If the detainment of three Al Jazeera English journalists in Egypt has taught us anything, it’s that journalists make great pets for corrupt governments.
For a preview, all you have to do is Google “journalists in cages” and you’ll get plenty of totally non-sickening images of grown men literally caged like animals in a Cairo court room (note: if your search results have been replaced with pictures of your Supreme Ruler, it’s probably because you live in a heavily internet-filtered country like China or North Korea).
The cute cats and exotic birds of the world better watch out – they’ve got some stiff competition and here’s why:
Caging journalists because you believe they have portrayed you badly in the media is a great way to show the international community how un-bad you are.
Since December last year, Peter Greste, Mohamed Fahmy, and Baher Mohamed have been imprisoned in Egypt, accused by the current military government of aiding terrorism and the Muslim Brotherhood by publishing lies.
Egypt has been in political turmoil for the past three years whether it’s been under ousted President Hosni Mubarak in 2011, elected then ousted Muslim Brotherhood President Morsi in 2012-2013 or the current military government who took power in a coup.
There’s no better public relations strategy for restoring your nation’s international reputation than by jailing a few journalists. It’ll be as if the political violence, government retaliation and thousands of deaths never happened.
Like animals, journalists are unable to expressly communicate against any punishment you inflict because your court system is corrupt and refuses to hear any exonerating evidence. That, or you don’t have a court system.
In their fourth hearing in Cairo on Monday March 31, the Al Jazeera journalists denied any connection to the Muslim Brotherhood. “After three hearings, it’s apparent that there’s no case against us. No witness has anything that incriminates us,” Mohamed Fahmy told Agence France-Presse, just before proceedings began.
At the end of the fourth hearing, they were denied bail. Time will tell whether their voices are heard.
Unlike birds, journalists can’t fly so you’re less likely to find yourself in the backyard with flailing arms trying to catch your little sister’s pet budgie journalist that you accidentally let loose.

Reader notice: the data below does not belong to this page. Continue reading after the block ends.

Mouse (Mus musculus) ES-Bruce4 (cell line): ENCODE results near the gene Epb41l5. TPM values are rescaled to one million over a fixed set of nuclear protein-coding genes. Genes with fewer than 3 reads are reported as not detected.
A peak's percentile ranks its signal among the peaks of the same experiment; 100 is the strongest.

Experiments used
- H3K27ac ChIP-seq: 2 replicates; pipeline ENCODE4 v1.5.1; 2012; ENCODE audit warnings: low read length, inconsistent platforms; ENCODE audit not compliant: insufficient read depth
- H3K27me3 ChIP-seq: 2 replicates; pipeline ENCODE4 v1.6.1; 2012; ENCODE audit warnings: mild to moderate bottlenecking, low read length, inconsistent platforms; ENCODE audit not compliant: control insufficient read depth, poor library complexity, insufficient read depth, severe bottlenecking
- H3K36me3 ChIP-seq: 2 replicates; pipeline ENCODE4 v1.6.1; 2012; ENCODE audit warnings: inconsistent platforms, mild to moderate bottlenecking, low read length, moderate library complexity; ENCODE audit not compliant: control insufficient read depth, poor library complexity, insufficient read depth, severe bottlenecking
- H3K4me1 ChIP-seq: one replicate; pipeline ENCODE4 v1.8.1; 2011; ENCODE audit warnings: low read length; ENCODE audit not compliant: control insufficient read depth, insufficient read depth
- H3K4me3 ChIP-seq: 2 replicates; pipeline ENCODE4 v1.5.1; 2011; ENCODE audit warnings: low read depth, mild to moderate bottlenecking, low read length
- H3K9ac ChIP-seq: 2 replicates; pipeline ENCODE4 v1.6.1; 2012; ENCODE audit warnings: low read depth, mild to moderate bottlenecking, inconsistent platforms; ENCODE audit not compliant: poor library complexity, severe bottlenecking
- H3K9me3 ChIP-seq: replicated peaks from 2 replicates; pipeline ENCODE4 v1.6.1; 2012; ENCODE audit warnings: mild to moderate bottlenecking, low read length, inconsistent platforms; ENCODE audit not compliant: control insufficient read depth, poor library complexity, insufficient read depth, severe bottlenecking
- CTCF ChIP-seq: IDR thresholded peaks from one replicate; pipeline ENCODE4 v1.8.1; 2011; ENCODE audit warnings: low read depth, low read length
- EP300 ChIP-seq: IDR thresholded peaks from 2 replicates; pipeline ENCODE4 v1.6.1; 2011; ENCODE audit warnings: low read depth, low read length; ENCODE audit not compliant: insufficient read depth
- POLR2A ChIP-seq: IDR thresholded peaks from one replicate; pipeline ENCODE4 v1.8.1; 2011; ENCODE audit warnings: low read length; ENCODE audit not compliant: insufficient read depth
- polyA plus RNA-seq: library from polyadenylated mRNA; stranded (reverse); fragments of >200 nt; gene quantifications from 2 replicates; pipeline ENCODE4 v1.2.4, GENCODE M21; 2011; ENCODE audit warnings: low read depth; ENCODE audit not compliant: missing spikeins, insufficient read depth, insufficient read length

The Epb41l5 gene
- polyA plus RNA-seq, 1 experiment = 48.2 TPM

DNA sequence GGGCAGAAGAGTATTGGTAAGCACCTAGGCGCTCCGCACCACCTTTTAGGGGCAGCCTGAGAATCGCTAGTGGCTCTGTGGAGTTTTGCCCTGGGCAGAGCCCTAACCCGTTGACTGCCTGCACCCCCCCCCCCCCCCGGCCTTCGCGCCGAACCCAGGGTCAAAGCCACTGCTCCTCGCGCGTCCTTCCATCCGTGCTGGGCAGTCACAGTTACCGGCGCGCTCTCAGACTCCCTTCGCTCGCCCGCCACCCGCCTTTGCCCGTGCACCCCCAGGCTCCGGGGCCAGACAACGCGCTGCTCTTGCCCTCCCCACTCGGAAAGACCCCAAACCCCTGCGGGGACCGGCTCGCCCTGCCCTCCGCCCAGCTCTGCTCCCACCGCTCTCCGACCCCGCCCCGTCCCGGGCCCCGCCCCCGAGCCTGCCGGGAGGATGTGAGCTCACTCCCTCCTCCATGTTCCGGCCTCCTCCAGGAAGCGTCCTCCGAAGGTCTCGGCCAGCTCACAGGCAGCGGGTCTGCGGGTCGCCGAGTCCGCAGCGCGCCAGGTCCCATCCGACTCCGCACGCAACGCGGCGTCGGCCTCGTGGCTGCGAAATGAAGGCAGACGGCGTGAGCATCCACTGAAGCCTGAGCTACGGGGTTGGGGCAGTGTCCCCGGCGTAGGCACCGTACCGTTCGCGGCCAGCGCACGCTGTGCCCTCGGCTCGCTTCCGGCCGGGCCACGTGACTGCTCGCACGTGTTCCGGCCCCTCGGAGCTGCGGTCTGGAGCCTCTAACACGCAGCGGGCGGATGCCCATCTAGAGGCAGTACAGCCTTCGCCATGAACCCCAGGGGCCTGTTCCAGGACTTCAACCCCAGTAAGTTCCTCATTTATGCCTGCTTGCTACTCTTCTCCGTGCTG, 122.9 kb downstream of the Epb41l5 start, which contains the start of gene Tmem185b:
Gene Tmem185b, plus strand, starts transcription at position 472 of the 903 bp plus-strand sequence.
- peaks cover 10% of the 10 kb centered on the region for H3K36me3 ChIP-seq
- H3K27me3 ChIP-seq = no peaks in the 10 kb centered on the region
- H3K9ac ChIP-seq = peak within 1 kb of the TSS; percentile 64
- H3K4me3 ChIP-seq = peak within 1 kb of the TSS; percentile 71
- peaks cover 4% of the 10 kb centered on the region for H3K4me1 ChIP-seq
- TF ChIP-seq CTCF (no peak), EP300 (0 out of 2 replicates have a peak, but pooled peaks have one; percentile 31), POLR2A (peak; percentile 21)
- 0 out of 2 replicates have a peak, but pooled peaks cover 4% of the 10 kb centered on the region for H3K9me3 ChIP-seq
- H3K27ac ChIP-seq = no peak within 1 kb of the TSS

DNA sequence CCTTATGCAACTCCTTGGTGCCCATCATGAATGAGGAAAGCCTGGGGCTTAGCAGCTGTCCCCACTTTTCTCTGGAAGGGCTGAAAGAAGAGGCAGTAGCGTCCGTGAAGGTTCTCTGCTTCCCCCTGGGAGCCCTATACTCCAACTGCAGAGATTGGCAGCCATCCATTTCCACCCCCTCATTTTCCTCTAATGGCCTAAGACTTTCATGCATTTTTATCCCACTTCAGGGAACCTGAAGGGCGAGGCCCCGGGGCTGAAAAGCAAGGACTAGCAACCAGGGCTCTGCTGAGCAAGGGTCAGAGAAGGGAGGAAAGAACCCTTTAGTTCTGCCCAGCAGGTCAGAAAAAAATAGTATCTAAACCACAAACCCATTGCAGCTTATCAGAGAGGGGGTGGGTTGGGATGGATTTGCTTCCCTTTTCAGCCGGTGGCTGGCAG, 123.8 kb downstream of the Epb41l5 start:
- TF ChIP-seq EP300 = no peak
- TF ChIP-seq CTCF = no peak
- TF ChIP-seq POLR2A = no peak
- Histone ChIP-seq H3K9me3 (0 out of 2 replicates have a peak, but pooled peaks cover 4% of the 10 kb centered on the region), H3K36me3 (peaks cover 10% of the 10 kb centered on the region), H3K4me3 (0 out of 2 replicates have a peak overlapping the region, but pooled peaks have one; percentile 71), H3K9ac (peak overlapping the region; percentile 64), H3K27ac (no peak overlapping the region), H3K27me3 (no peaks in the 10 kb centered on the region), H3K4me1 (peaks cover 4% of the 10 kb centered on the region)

It has now been around 100 days since the three Al Jazeera English journalists were detained and as of yet, there have been no signs of wing-development.
Journalists eat human food so you don’t have to get your hands dirty with smelly cat food or dead mice.
If you’re lucky, the pet journalist might even go on a hunger strike meaning you can save yourself the effort of cooking. Such is the case with another detained Al Jazeera journalist, Abdullah al-Shami, who has been on a hunger strike for almost 80 of his 240 days in Egyptian prison.
Keeping journalists on a leash rather than letting them run wild means preventing them from airing your dirty laundry
With the latest UN Commission’s findings of North Korea’s atrocities, who would want a journalist cramping their style further by telling the world all their secrets?
If the world heard you’ve been forcing mothers to drown their babies, systematically starving 120,000 political prisoners and getting them to incinerate the dead bodies into fertiliser, the world just wouldn’t get it, ya know? Really, you’re doing everyone a favour. Nobody will feel obligated to do anything if they don’t know about it.
Animal rights abuse is a thing but luckily, human rights abuse isn’t
If anyone ever hurt my dog, I wouldn’t hesitate to go all Legally Blonde 2 on their arse.
Luckily for all the corrupt governments, people don’t care about stuff like free speech and it’s not like there’s a Universal Declaration of Human Rights or anything…
So if you’re the leader of an oppressive, corrupt dictatorship and you happen to be searching for a new pet, look no further than that cute, fluffy journalist. They might need some taming at first, but not to worry! It’s inevitable that they will bow before you O Great and Fearless Leader.
Published in Hijacked, 7 April, 2014.